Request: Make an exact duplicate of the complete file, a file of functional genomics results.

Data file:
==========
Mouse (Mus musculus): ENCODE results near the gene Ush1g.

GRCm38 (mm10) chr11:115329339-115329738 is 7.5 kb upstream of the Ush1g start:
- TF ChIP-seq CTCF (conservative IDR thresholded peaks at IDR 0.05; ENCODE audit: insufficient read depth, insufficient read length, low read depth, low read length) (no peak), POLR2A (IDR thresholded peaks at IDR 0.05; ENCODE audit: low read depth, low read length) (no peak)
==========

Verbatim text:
Mouse (Mus musculus): ENCODE results near the gene Ush1g.

GRCm38 (mm10) chr11:115329339-115329738 is 7.5 kb upstream of the Ush1g start:
- TF ChIP-seq CTCF (conservative IDR thresholded peaks at IDR 0.05; ENCODE audit: insufficient read depth, insufficient read length, low read depth, low read length) (no peak), POLR2A (IDR thresholded peaks at IDR 0.05; ENCODE audit: low read depth, low read length) (no peak)